Semolina Budino with Rhubarb and Mint Marmellata
by Gina Depalma
Spring has many harbingers. Tender young leaves sprouting on trees, tulips popping up out of the ground, short sleeves in the midday sun, and a warmth to the wind that sweeps the April showers. But for a pastry chef springtime means longing; berries and stone fruits will not appear until summer calls, so we must wait impatiently. Our comrades on the savory side of the kitchen have early beans and ramps, asparagus and fiddleheads to liven up their menus, while we must bide our time and make the best of citrus fruits and the last apples from cold storage. Then, just as you consider pulling your sandals out of storage, the market yields its first springtime treasure to pastry cooks – Rhubarb. Pink, slender and firm, rhubarb is the one item that causes my entire focus as a chef to shift away from the cold winter and towards the warmth of the sun.
As a child, rhubarb always confused me. It looked like red celery and was always piled among other vegetables at the market. When I had my first taste of it raw, sneaking away a slice from my mother’s cutting board, it was tart and crunchy, and to my further surprise, slightly green on the inside! I could not understand why mom was always using it like fruit. Even though she made a slightly tart rhubarb preserve or baked it into a beautiful pie, that first taste made me shy away from it for years. It was not until adulthood that I came to fully appreciate it’s many wonderful qualities.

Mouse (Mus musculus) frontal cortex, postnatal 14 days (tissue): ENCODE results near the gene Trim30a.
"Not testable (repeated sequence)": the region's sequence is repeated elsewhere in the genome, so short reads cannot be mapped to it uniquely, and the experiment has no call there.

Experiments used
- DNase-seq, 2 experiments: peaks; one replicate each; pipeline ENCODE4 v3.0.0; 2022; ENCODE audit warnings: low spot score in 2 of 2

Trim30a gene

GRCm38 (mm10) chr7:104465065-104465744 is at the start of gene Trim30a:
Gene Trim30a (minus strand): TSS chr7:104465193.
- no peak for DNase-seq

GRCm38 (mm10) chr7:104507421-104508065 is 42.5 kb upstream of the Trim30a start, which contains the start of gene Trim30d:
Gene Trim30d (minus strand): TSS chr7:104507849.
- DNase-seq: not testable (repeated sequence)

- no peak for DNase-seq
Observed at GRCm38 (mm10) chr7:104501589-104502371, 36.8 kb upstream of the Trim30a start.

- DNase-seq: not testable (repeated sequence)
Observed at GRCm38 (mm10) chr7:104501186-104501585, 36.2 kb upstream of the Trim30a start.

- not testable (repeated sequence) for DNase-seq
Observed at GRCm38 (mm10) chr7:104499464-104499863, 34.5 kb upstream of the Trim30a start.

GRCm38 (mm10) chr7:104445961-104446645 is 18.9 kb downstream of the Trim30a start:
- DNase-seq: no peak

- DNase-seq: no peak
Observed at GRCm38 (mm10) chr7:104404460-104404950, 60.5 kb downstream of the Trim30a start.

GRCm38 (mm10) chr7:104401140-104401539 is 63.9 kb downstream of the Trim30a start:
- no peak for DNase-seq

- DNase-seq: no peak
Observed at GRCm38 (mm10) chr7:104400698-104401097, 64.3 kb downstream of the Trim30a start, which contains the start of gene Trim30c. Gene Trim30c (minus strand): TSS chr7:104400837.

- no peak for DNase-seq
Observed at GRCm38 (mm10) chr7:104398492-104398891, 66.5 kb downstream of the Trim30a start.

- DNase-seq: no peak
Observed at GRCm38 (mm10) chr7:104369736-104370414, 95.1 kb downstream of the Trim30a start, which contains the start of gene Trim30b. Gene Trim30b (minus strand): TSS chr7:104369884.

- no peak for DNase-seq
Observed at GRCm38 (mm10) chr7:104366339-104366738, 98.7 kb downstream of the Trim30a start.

Rhubarb, or Rheum rhabarbarum is indeed a vegetable, a cousin to the sorrel plant. There are many species of Rhuem, some of which have been growing in China and India for over 2,000 years. Ancient cultures cultivated rhubarb for medicinal purposes, using the roots and stalks for various digestive ailments. Marco Polo, who came across it during his travels to China, allegedly brought rhubarb to Europe. It may well have been brought through Venice during its height as a trading city and used by Italian pharmacists and doctors for years before its first recorded planting in Italy in 1608. Some hundred years later, rhubarb was cultivated in Europe and England as a food plant and began appearing in pies in the late 1700’s. Seeds eventually found their way to America in sometime after 1790, and by the early 1820’s rhubarb was found at produce markets in Massachusetts and beyond.